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4 reasons your church is losing volunteers after COVID-19

4 reasons your church is losing volunteers after COVID-19

One of the most common challenges we are hearing from church leaders is the unexpected loss of volunteers. It is always a challenge to get and keep volunteers, but the problem seems exacerbated since the pandemic.

The challenge is real. Here are four of the most common reasons your church is losing volunteers. 

  1. Some members are in their own phased-in plan to return to church. These members are hesitant to return to in-person activities. They are still concerned about exposure to COVID-19. They may be participating in socially-distanced worship services, but they are not quite ready for next steps. The good news is that these members will likely return to active volunteerism.
  2. Some members were already phasing out before the pandemic. Your church was likely to lose them anyway, not only to volunteer ministries, but to the church entirely. They were headed toward dropping out; the pandemic accelerated the process. 
  3. Some members have lost sight of the vision during the pandemic. They were motivated to volunteer as they captured the vision for the church. But it has been difficult for pastors and other church leaders to articulate a clear vision during the pandemic. Most leaders were doing everything they could just to hang on during these unprecedented times. 
  4. Some members have moved away from volunteering since their small groups were not meeting in person. Many church members in small groups are motivated to volunteer together with fellow small group members. That motivation obviously diminished during the pandemic when the groups were not meeting in person. 

A number of church leaders are doing a commendable job of holding on to volunteers during these tenuous times. Here are four best practices that are being implemented to counter the four common reasons volunteers are dropping out of their positions.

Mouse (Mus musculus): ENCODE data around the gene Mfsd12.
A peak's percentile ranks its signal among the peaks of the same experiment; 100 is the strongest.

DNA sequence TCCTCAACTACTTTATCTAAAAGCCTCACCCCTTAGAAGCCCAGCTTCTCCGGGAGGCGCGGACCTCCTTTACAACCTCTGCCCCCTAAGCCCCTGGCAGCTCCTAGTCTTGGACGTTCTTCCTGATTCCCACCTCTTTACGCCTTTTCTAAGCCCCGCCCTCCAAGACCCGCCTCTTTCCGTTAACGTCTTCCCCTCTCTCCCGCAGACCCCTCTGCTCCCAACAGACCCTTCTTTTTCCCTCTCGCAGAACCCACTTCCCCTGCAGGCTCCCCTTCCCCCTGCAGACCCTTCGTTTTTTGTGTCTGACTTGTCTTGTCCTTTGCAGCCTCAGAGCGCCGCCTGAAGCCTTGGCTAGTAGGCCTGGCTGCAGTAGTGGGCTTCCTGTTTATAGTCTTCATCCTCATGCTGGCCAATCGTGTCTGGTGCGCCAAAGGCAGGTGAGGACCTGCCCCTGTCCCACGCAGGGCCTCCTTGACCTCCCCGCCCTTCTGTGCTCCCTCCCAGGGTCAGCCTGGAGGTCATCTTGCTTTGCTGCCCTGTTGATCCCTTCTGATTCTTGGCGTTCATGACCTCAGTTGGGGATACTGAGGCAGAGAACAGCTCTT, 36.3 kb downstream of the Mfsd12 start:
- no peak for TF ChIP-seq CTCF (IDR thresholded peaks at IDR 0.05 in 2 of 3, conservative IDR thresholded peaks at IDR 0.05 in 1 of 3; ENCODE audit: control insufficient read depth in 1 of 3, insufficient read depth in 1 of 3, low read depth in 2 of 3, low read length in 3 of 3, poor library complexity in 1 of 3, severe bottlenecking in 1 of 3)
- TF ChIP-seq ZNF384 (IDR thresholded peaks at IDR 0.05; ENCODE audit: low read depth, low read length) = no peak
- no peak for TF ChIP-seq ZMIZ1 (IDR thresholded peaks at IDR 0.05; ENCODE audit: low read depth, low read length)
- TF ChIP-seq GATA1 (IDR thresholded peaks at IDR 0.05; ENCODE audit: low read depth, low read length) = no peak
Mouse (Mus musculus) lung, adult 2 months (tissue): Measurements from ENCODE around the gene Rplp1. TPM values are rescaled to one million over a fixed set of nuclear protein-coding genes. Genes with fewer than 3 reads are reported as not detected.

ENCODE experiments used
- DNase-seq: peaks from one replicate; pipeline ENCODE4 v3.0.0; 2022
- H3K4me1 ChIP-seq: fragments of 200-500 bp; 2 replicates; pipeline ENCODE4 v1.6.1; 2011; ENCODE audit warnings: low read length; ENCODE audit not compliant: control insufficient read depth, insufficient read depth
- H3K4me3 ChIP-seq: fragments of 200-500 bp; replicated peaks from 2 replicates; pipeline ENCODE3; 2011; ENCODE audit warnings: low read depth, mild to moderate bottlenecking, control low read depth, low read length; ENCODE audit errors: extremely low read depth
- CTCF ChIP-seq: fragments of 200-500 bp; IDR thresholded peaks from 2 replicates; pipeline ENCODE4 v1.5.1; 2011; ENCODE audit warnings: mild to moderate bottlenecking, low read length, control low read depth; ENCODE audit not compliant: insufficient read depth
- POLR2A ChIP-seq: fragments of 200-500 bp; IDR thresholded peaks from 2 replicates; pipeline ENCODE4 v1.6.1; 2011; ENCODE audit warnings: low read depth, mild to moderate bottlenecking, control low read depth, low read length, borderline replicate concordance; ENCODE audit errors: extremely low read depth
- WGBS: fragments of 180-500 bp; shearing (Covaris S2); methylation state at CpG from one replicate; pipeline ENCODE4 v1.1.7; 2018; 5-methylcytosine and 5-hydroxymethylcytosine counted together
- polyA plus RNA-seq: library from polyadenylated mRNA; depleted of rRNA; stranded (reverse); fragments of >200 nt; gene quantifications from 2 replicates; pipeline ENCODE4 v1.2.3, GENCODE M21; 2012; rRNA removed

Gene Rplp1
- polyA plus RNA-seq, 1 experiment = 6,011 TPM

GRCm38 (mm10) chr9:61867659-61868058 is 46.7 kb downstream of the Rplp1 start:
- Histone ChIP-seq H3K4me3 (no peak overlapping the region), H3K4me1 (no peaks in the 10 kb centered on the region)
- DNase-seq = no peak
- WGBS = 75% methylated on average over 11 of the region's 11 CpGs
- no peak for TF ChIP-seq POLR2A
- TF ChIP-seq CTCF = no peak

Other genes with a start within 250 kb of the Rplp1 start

1. Stay in touch. Even if your church has begun regathering, stay connected to church members and volunteers through multiple touchpoints. Encourage small group leaders to connect regularly with others in the group. Volunteers can fade away when they aren’t hearing anything about and from the church.
  2. Keep the vision in front of the church. Remind the church members of why God has called them to do ministry together. Use multiple and creative ways to communicate the vision. While the pandemic may have moved the church to do the vision differently, it has not made the vision go away. 
  3. Emphasize gathered groups more than ever. Yes, we are all grateful for technology that allowed our groups to continue meeting digitally. But the in-person connection just can’t be replaced. As soon as it is wise and safe, encourage your groups to resume meeting in person. Most volunteerism comes from group members. 
  4. Move quickly to bring new persons into volunteer positions. We are following a fascinating trend in many churches. The mix of those attending in-person services includes more new people than before. While churches are losing some of their existing members, God is bringing new people into the congregation. They represent key opportunities for new volunteers.

We at Church Answers will continue to monitor the developments in church volunteerism. I would love to hear from you. What is your church experiencing in this key area of church life?

Originally published at Church Answers 

Thom S. Rainer is the founder and CEO of Church Answers, an online community and resource for church leaders. Prior to founding Church Answers, Rainer served as president and CEO of LifeWay Christian Resources.

Rainer has written over 30 books, including three that reached number one bestseller: I Am a Church Member, Autopsy of a Deceased Church, and Simple Church. His new book, The Post-Quarantine Church: Six Urgent Challenges and Opportunities That Will Determine the Future of Your Congregation, is available now.

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